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March 25, 2014 at 2:11 PM

UW seismometers record slide sequence

seismo01

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A seismometer about 7 miles from Saturday’s landslide recorded the ground rumbling as the hillside gave way.

The instrument, at Jim Creek, picked up the initial slide at 10:37 am. The signal lasted about 2.5 minutes and probably represents the movement of the landslide mass that had sloughed off in 2006 and was lying at the base of the slope,  said University of Washington seismologist Kate Allstadt. It was that pile of soil, rocks and water that surged across the river and buried homes and roads.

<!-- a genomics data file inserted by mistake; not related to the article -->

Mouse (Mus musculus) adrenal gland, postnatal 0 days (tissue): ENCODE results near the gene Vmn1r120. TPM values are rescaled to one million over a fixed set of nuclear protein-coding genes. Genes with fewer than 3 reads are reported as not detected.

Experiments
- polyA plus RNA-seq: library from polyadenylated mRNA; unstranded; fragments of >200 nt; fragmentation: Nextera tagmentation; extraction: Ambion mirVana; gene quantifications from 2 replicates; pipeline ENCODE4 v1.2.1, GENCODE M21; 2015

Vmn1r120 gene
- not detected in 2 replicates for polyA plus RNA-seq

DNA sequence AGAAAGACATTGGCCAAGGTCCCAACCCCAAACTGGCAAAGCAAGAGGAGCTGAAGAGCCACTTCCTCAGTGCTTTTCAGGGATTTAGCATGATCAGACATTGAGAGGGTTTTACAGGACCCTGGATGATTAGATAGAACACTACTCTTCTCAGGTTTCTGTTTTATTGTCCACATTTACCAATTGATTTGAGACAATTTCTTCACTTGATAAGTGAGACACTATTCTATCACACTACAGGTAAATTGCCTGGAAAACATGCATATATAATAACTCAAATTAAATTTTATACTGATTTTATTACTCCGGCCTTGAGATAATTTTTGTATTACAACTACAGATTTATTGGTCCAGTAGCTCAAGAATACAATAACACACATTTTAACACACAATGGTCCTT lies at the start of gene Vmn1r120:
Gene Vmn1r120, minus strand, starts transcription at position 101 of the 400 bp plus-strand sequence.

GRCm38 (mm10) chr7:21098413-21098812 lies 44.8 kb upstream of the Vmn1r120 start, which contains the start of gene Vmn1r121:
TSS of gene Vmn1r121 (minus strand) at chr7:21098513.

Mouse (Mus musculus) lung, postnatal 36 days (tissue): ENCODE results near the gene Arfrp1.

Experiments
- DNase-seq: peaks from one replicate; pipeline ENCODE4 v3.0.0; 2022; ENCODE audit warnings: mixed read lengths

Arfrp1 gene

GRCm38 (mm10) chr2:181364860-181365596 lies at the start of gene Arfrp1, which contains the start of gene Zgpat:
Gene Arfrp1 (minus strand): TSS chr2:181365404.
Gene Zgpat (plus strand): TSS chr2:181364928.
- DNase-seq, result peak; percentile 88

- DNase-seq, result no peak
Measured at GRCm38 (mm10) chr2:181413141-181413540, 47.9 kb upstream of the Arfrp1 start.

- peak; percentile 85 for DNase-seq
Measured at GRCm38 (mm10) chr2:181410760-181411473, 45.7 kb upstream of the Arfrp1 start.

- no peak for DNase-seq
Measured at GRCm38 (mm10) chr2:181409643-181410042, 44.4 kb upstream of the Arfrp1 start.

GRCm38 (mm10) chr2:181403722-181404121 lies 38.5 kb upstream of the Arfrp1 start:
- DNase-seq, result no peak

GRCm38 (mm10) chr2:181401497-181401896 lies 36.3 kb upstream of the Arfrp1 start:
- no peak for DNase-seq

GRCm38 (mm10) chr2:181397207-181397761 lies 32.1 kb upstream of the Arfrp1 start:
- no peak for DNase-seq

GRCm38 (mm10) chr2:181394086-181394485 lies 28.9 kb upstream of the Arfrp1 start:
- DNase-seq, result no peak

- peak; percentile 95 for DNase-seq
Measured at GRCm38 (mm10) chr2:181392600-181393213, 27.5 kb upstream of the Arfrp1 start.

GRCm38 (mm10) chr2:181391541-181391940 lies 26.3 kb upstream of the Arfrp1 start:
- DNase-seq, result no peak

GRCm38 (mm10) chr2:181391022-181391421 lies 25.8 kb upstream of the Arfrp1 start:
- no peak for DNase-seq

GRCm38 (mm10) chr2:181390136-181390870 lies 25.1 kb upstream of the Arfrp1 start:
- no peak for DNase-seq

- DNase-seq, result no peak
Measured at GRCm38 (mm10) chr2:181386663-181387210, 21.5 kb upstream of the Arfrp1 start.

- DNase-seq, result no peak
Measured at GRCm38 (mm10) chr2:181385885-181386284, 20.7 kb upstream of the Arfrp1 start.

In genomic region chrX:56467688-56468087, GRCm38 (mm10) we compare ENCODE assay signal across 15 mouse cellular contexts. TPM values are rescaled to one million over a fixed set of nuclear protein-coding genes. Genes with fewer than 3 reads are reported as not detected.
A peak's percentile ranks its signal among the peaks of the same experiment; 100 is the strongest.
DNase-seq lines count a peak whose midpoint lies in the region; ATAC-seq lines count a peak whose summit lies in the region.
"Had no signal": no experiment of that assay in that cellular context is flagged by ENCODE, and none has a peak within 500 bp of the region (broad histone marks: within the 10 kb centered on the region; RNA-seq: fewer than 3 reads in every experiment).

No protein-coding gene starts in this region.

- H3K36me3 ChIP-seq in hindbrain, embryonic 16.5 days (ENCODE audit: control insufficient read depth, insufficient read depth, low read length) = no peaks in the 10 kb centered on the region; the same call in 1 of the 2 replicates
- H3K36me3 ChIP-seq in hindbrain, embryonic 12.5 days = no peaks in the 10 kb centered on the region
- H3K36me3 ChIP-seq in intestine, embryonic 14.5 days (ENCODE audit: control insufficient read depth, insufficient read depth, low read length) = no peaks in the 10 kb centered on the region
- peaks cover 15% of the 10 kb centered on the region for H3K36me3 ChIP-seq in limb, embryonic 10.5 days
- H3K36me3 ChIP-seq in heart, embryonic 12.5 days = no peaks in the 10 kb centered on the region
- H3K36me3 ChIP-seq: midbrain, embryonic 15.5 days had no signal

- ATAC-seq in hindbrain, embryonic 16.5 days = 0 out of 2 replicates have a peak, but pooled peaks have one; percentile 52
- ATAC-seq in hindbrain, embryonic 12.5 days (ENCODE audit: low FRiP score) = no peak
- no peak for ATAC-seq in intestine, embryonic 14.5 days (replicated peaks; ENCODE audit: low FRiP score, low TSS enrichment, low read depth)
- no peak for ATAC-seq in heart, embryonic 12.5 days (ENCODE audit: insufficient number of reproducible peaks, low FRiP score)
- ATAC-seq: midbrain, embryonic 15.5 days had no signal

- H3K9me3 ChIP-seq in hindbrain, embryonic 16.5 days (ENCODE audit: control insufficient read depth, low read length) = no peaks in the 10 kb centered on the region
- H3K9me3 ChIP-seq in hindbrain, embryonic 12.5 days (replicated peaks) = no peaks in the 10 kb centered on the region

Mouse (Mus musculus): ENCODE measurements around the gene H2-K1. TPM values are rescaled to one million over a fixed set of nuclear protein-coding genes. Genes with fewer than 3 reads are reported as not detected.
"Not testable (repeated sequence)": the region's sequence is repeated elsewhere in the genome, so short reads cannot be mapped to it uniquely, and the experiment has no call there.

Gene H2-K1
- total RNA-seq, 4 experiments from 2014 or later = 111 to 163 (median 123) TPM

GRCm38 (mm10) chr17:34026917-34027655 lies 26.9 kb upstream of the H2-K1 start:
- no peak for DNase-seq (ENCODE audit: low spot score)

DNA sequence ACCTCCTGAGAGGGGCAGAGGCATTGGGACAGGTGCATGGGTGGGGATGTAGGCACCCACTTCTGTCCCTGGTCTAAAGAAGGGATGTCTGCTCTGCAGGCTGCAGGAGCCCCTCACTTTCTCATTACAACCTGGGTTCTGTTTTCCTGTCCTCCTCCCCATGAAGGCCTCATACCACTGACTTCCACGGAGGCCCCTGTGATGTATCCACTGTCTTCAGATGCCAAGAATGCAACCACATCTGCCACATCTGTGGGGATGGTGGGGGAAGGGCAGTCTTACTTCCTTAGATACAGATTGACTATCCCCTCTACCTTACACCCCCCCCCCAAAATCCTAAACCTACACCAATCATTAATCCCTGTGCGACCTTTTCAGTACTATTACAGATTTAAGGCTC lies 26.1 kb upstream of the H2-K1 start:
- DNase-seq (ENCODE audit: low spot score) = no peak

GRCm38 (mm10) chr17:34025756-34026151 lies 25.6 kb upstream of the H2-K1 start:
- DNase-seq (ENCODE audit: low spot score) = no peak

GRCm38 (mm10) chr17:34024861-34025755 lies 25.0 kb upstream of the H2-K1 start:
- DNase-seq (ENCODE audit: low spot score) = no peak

A few minutes later, a second rumble shook the ground as the upper reaches of the slope gave way.

Small pulses over the next several hours probably represent smaller slides and debris falling off the slope, Allstadt said.

The scientists also noticed several spikes before the landslide, which they initially thought might represent precursory cracking and shifting within the hill. But the regular nature of the spikes and the fact that they appeared  on previous weekends indicate some type of human activity, not ground motion.

However, Allstadt plans to examine the signals more closely for any early indications that the hillside was deforming. She also hopes to use the seismic data to calculate the size of the slide and the force it exerted as it dropped off the hill.

More coverage of the mudslide can be found here.

Comments | More in General news | Topics: ground motion, landslide, Oso mudslide


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